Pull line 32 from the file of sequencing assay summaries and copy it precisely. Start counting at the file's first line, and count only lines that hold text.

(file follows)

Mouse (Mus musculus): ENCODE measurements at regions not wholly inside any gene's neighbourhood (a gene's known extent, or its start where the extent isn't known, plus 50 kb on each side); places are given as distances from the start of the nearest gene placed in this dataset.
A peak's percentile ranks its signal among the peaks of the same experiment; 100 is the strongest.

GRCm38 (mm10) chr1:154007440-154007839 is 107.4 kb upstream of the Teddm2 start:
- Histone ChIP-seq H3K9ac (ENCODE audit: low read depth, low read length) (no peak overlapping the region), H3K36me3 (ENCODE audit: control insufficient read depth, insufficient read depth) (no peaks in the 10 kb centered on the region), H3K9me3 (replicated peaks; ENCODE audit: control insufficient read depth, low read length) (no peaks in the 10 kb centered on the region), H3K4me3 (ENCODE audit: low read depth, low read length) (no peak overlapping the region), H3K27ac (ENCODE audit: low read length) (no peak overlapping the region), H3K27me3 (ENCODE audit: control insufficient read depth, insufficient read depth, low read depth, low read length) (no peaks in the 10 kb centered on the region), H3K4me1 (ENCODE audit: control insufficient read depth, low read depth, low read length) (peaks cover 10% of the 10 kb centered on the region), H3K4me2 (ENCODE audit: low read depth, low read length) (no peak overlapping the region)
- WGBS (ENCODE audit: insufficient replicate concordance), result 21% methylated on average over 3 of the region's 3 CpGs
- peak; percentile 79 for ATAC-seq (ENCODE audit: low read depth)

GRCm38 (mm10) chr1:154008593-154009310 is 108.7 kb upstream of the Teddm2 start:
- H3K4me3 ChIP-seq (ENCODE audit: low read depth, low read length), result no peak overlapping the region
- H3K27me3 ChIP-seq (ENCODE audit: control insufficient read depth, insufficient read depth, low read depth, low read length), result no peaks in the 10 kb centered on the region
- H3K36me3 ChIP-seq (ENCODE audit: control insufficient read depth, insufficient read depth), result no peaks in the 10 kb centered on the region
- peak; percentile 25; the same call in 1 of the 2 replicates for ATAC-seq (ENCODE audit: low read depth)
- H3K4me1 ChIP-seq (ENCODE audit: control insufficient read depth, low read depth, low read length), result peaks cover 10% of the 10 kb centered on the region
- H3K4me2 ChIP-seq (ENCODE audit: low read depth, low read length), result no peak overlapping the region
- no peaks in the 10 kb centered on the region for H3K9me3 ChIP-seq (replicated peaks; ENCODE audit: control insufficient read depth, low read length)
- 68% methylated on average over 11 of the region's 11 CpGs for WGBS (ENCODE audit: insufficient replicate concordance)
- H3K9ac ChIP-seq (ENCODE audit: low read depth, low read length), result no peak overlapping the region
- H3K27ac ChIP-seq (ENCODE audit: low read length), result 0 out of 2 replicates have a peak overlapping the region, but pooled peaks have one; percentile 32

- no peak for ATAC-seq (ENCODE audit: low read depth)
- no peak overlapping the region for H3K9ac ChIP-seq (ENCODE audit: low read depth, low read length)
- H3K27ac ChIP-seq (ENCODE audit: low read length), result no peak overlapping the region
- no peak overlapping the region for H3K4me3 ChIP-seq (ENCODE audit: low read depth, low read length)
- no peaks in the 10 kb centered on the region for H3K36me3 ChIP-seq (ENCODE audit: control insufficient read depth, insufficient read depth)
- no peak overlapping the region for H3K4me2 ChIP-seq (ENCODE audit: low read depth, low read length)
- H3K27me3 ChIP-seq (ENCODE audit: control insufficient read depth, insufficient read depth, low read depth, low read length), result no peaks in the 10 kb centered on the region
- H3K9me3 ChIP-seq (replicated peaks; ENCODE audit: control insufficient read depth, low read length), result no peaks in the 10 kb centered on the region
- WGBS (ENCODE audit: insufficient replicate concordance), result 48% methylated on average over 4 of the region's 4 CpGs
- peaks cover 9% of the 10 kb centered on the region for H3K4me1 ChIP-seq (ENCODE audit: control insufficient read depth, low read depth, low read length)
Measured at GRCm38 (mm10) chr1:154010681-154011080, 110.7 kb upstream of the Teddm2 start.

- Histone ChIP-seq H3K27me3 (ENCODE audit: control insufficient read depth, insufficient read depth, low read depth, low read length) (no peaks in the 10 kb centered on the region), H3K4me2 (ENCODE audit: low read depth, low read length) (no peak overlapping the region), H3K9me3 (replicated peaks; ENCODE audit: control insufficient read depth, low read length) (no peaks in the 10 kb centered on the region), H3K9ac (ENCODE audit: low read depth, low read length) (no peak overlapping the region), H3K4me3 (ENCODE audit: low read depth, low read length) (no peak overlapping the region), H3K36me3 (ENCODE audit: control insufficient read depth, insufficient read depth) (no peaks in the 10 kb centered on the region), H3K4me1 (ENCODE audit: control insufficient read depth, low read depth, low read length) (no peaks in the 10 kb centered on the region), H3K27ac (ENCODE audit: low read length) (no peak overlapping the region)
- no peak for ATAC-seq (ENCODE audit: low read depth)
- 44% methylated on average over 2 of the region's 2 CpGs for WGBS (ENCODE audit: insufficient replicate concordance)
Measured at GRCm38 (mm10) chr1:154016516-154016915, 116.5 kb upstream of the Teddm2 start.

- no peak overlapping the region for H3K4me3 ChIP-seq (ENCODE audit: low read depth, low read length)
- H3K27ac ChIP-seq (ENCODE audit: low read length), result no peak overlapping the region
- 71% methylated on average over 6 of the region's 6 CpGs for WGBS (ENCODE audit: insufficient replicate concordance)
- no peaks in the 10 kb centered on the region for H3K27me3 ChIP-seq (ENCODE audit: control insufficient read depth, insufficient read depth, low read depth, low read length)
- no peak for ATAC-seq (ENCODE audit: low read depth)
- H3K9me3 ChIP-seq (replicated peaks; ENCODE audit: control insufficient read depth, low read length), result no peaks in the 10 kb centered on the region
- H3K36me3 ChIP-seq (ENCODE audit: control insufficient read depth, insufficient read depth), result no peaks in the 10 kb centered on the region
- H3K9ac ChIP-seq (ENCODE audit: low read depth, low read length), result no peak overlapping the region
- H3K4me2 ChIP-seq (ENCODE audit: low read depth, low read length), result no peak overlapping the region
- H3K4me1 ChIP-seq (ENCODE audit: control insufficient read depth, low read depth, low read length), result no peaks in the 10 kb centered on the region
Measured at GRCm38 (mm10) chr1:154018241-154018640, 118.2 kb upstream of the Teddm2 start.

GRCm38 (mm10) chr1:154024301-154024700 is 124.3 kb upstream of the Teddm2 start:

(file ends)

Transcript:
Measured at GRCm38 (mm10) chr1:154016516-154016915, 116.5 kb upstream of the Teddm2 start.